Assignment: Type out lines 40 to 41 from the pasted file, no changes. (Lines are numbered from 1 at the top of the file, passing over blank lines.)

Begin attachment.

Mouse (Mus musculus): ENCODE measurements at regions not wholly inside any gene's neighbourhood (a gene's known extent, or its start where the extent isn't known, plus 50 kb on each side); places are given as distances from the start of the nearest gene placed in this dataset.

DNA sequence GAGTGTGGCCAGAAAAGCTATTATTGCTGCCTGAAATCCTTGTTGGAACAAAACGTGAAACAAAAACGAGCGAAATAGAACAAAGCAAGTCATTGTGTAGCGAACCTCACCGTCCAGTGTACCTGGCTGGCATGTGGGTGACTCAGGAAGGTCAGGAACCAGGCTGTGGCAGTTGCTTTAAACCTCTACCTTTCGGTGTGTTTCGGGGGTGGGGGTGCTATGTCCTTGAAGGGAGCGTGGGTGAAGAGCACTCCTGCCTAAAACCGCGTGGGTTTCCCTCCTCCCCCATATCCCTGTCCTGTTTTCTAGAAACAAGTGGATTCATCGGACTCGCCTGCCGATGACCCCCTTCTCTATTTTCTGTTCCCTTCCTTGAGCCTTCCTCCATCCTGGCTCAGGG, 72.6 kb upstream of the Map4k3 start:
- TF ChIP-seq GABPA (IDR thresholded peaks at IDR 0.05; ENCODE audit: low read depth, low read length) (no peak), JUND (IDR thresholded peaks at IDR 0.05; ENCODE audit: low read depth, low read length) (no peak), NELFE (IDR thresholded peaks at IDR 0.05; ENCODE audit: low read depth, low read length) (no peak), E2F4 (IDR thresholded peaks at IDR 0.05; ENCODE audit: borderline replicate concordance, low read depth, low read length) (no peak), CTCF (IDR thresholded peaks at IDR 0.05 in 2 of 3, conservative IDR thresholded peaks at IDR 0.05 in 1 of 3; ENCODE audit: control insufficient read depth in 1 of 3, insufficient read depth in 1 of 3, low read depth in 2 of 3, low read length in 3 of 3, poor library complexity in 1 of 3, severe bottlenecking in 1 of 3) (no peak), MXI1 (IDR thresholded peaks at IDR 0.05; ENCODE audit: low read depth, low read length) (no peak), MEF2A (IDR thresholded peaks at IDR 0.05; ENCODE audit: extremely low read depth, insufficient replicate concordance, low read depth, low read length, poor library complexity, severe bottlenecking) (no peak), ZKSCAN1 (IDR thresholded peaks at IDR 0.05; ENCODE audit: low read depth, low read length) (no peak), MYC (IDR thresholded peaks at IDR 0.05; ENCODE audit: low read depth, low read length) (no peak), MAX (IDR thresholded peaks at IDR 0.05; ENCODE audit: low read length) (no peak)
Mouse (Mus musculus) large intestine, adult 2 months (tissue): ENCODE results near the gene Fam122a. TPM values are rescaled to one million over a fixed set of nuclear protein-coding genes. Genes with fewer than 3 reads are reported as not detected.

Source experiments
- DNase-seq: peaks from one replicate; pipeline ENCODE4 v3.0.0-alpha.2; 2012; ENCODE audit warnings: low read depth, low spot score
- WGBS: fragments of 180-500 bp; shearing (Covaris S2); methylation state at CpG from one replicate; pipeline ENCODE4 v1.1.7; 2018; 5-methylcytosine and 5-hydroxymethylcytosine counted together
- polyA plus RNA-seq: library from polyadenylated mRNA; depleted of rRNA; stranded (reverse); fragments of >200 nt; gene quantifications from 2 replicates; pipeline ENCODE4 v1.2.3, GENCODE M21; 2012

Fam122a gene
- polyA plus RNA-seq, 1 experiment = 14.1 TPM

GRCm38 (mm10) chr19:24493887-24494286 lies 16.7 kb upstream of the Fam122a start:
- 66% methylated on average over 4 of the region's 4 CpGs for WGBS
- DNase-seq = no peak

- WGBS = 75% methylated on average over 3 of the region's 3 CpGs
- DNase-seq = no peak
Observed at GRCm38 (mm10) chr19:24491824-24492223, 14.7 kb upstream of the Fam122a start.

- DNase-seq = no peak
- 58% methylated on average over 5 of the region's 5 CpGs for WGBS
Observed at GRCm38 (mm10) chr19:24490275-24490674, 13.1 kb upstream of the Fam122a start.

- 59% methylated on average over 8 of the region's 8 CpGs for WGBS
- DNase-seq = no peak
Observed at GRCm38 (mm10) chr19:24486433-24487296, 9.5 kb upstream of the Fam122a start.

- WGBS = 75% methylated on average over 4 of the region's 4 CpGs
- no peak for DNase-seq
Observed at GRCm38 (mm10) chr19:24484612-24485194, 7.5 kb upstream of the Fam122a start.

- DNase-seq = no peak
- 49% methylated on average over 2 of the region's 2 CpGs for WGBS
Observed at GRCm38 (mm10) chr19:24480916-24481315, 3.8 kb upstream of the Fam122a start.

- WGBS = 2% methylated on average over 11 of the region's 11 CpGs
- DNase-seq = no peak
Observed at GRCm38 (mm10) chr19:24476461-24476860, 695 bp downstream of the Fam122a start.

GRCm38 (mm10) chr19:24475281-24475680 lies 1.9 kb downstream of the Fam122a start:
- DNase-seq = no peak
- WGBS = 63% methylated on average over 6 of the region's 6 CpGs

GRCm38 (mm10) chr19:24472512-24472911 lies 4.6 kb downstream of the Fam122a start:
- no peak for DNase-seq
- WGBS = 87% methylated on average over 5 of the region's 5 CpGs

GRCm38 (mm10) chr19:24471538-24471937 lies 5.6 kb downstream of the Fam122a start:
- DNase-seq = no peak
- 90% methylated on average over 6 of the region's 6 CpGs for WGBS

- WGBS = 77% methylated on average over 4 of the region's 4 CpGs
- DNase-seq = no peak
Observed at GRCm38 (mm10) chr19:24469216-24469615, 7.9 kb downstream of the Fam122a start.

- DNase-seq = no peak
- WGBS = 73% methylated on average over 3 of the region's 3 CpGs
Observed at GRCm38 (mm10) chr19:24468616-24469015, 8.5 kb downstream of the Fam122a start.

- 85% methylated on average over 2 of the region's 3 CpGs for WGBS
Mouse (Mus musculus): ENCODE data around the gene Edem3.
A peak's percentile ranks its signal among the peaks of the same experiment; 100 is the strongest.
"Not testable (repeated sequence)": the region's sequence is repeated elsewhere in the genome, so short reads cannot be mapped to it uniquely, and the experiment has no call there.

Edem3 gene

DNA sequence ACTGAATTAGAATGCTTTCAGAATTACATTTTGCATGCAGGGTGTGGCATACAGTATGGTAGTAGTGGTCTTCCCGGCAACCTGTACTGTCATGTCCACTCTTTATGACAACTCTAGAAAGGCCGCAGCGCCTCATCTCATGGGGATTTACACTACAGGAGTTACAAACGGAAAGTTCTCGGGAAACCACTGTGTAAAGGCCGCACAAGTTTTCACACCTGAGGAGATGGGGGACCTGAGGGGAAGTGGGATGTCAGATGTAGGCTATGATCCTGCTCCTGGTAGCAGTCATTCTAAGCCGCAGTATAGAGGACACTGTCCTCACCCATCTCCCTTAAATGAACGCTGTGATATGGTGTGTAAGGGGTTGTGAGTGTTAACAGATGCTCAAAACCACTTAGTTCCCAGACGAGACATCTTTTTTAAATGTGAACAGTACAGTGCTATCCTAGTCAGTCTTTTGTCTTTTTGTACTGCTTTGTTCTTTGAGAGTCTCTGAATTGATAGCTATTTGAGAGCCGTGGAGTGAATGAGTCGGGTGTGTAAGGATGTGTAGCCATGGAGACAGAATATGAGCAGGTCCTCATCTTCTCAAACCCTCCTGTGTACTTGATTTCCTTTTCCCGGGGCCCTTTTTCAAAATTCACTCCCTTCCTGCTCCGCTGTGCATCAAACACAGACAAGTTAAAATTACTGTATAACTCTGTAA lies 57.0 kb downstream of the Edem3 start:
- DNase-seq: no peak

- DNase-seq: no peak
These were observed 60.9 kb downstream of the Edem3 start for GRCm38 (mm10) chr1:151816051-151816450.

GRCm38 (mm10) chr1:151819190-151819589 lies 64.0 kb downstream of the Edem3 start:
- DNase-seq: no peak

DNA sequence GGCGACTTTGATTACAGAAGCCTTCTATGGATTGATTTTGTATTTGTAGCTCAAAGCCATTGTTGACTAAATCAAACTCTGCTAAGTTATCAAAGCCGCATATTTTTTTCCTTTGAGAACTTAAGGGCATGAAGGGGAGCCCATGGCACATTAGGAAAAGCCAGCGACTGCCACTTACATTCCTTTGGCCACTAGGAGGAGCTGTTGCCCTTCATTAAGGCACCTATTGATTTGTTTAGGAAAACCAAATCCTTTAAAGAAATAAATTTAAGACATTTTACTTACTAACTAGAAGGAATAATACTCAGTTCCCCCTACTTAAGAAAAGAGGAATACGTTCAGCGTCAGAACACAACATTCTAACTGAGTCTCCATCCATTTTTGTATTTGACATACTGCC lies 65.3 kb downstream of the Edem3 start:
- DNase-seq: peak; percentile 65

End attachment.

- 90% methylated on average over 6 of the region's 6 CpGs for WGBS

- WGBS = 77% methylated on average over 4 of the region's 4 CpGs